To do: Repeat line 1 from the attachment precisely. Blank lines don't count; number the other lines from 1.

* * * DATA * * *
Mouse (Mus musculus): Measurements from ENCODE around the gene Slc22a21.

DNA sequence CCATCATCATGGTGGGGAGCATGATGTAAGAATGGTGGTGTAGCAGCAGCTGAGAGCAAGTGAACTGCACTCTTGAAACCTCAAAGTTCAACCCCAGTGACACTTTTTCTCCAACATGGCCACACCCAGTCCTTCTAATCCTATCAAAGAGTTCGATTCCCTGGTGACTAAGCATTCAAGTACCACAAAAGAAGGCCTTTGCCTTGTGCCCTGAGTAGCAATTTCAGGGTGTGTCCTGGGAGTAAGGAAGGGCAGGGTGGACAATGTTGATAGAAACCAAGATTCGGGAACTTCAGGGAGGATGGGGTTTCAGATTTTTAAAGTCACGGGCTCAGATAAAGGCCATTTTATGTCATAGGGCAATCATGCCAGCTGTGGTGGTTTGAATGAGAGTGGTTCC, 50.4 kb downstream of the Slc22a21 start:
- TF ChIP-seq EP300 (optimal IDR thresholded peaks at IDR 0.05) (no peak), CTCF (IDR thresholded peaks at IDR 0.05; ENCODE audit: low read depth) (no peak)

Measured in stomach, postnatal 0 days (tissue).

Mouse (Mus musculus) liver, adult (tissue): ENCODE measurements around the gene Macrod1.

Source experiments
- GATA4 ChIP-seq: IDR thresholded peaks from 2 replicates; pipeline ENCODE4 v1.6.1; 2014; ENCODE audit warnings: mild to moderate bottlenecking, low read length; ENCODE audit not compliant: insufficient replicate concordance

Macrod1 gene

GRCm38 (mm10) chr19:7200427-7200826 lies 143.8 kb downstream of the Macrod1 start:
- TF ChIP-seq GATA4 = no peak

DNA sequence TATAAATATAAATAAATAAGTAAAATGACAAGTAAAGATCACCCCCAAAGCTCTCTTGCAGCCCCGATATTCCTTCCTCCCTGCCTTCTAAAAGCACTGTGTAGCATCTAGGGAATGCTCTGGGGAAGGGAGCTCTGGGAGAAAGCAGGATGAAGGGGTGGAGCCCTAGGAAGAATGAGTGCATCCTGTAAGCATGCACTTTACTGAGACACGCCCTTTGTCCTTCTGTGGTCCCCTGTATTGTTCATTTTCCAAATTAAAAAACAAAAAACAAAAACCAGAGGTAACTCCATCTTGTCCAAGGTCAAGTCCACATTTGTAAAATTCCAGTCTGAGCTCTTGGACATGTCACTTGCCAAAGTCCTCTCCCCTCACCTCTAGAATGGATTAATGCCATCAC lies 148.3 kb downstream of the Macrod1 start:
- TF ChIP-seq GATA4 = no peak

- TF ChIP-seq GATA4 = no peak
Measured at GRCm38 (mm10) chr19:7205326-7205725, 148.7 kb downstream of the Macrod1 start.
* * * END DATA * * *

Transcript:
Mouse (Mus musculus): Measurements from ENCODE around the gene Slc22a21.